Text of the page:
Research – Molecular diagnosis of intellectual disability

To read on Journal of Medical Genetics website:

J Med Genet doi:10.1136/jmedgenet-2014-102554

Efficient strategy for the molecular diagnosis of intellectual disability using targeted high-throughput sequencing

Open Access

Claire Redin, Bénédicte Gérard, Julia Lauer, Yvan Herenger, Jean Muller, Angélique Quartier, Alice Masurel-Paulet, Marjolaine Willems, Gaétan Lesca, Salima El-Chehadeh, Stéphanie Le Gras, Serge Vicaire, Muriel Philipps, Michaël Dumas, Véronique Geoffroy, Claire Feger, Nicolas Haumesser, Yves Alembik, Magalie Barth, Dominique Bonneau, Estelle Colin, Hélène Dollfus, Bérénice Doray,Marie-Ange Delrue, Valérie Drouin-Garraud, Elisabeth Flori, Mélanie Fradin, Christine Francannet, Alice Goldenberg, Serge Lumbroso, Michèle Mathieu-Dramard, Dominique Martin-Coignard, Didier Lacombe, Gilles Morin, Anne Polge, Sylvie Sukno, Christel Thauvin-Robinet, Julien Thevenon, Martine Doco-Fenzy, David Genevieve, Pierre Sarda, Patrick Edery, Bertrand Isidor, Bernard Jost, Laurence Olivier-Faivre, Jean-Louis Mandel, Amélie Piton

+ Author Affiliations

  1. Correspondence to Amelie Piton, Translational Medicine & Neurogenetic, 67 400 Illkirch, France; [email protected] Jean-Louis Mandel, Translational Medecine & Neurogenetic, 67 400 Illkirch, France; [email protected]
  • Received 1 June 2014
  • Revised 31 July 2014
  • Accepted 3 August 2014
  • Published Online First 28 August 2014

Abstract

Background Intellectual disability (ID) is characterised by an extreme genetic heterogeneity. Several hundred genes have been associated to monogenic forms of ID, considerably complicating molecular diagnostics. Trio-exome sequencing was recently proposed as a diagnostic approach, yet remains costly for a general implementation.

Methods We report the alternative strategy of targeted high-throughput sequencing of 217 genes in which mutations had been reported in patients with ID or autism as the major clinical concern. We analysed 106 patients with ID of unknown aetiology following array-CGH analysis and other genetic investigations. Ninety per cent of these patients were males, and 75% sporadic cases.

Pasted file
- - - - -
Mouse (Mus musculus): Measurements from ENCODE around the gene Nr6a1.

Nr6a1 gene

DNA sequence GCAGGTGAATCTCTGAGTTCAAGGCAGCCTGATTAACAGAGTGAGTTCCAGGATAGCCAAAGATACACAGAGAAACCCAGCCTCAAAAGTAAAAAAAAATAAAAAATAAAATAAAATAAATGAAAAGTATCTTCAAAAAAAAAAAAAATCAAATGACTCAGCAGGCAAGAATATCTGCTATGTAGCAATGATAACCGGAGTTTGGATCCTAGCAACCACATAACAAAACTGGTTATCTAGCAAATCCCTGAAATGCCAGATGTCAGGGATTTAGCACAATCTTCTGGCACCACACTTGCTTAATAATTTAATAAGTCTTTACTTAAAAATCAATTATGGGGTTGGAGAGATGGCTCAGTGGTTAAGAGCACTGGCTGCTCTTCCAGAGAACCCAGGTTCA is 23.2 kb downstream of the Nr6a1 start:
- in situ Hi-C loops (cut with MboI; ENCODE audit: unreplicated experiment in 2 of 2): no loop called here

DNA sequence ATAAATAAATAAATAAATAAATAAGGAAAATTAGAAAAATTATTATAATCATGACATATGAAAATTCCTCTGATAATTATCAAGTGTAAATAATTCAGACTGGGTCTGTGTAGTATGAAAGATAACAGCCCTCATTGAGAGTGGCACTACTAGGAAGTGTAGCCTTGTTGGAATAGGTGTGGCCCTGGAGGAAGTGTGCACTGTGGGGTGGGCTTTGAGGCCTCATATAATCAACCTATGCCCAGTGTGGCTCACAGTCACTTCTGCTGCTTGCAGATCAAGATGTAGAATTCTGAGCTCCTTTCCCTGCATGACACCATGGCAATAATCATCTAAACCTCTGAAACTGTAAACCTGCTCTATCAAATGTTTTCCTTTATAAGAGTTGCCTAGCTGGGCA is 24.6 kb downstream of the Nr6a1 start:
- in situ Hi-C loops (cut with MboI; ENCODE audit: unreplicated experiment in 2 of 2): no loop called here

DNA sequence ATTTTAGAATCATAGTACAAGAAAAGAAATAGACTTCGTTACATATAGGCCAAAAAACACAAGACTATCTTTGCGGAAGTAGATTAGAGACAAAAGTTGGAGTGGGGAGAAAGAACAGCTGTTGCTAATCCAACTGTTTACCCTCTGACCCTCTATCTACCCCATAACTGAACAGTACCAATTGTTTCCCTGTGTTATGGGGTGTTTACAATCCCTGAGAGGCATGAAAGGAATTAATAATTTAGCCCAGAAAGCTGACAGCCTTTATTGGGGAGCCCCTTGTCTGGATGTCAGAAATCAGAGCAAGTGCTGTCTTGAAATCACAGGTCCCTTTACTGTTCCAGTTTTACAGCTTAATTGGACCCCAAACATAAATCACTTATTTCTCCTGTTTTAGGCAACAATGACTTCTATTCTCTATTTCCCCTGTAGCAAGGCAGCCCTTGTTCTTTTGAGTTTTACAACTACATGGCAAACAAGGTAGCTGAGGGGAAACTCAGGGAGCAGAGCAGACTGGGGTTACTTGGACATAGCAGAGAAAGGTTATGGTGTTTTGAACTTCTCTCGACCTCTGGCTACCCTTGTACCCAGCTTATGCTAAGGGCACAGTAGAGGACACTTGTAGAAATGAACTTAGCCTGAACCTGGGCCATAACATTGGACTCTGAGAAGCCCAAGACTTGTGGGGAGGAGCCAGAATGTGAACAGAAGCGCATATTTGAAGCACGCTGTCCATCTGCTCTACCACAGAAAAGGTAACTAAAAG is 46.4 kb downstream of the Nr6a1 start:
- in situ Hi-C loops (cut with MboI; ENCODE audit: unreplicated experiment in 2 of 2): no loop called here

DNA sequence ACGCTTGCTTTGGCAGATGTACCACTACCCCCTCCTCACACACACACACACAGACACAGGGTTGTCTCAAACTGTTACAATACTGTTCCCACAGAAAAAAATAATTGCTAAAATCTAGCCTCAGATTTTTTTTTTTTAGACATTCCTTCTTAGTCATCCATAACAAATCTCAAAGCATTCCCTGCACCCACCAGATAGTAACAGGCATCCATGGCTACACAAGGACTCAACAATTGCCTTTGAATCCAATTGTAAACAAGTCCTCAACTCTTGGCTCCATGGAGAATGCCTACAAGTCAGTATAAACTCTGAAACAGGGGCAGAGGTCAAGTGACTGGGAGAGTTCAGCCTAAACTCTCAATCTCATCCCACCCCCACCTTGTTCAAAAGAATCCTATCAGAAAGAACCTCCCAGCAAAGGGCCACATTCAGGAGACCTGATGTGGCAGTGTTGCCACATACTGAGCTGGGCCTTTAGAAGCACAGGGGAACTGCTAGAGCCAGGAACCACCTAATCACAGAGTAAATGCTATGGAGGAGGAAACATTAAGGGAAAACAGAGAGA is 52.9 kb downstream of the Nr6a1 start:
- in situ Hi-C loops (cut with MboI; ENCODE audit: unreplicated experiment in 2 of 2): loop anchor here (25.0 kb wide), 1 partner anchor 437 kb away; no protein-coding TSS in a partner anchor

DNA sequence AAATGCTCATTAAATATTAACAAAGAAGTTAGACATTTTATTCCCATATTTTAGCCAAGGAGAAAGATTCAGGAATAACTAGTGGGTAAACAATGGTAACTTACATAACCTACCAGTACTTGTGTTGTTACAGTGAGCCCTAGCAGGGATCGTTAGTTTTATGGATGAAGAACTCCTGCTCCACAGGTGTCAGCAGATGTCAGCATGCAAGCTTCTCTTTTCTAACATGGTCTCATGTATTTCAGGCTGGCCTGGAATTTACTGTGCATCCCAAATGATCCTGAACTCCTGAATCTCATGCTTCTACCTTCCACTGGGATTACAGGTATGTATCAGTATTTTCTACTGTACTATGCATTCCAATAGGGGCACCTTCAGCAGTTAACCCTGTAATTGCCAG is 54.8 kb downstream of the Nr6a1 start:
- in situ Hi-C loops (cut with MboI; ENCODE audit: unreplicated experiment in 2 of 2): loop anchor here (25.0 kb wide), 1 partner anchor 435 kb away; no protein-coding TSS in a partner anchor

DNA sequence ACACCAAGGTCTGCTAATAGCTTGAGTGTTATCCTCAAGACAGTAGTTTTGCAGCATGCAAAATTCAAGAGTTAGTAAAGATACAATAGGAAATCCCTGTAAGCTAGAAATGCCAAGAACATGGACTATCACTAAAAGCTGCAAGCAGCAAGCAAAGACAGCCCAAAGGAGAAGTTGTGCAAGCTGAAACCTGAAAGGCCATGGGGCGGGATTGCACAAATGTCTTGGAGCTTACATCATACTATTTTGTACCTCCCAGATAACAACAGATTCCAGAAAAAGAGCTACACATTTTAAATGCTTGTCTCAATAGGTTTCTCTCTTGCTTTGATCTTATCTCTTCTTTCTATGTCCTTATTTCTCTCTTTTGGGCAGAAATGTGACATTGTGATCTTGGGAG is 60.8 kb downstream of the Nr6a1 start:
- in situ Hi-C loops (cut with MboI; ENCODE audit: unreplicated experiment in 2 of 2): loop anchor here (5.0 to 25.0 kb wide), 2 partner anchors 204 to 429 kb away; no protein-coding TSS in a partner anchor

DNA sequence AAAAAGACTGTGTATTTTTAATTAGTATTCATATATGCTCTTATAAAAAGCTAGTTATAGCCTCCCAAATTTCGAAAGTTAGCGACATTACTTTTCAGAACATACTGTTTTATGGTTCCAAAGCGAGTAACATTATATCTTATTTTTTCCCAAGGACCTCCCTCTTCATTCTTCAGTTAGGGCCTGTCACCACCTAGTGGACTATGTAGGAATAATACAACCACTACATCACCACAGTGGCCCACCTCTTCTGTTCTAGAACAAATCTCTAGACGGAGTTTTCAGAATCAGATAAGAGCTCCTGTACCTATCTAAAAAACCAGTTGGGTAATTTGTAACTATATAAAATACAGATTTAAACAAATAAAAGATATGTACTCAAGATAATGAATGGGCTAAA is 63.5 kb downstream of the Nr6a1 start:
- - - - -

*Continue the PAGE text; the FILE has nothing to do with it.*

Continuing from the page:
Results We identified 26 causative mutations: 16 in X-linked genes (ATRX, CUL4B, DMD, FMR1, HCFC1, IL1RAPL1, IQSEC2, KDM5C, MAOA, MECP2, SLC9A6, SLC16A2, PHF8) and 10 de novo in autosomal-dominant genes (DYRK1A, GRIN1, MED13L, TCF4, RAI1, SHANK3, SLC2A1, SYNGAP1). We also detected four possibly causative mutations (eg, in NLGN3) requiring further investigations. We present detailed reasoning for assigning causality for each mutation, and associated patients’ clinical information. Some genes were hit more than once in our cohort, suggesting they correspond to more frequent ID-associated conditions (KDM5C, MECP2, DYRK1A, TCF4). We highlight some unexpected genotype to phenotype correlations, with causative mutations being identified in genes associated to defined syndromes in patients deviating from the classic phenotype (DMD, TCF4, MECP2). We also bring additional supportive (HCFC1, MED13L) or unsupportive (SHROOM4, SRPX2) evidences for the implication of previous candidate genes or mutations in cognitive disorders.

Conclusions With a diagnostic yield of 25% targeted sequencing appears relevant as a first intention test for the diagnosis of ID, but importantly will also contribute to a better understanding regarding the specific contribution of the many genes implicated in ID and autism.

This is an Open Access article distributed in accordance with the Creative Commons Attribution Non Commercial (CC BY-NC 4.0) license, which permits others to distribute, remix, adapt, build upon this work non-commercially, and license their derivative works on different terms, provided the original work is properly cited and the use is non-commercial. See: http://creativecommons.org/licenses/by-nc/4.0/

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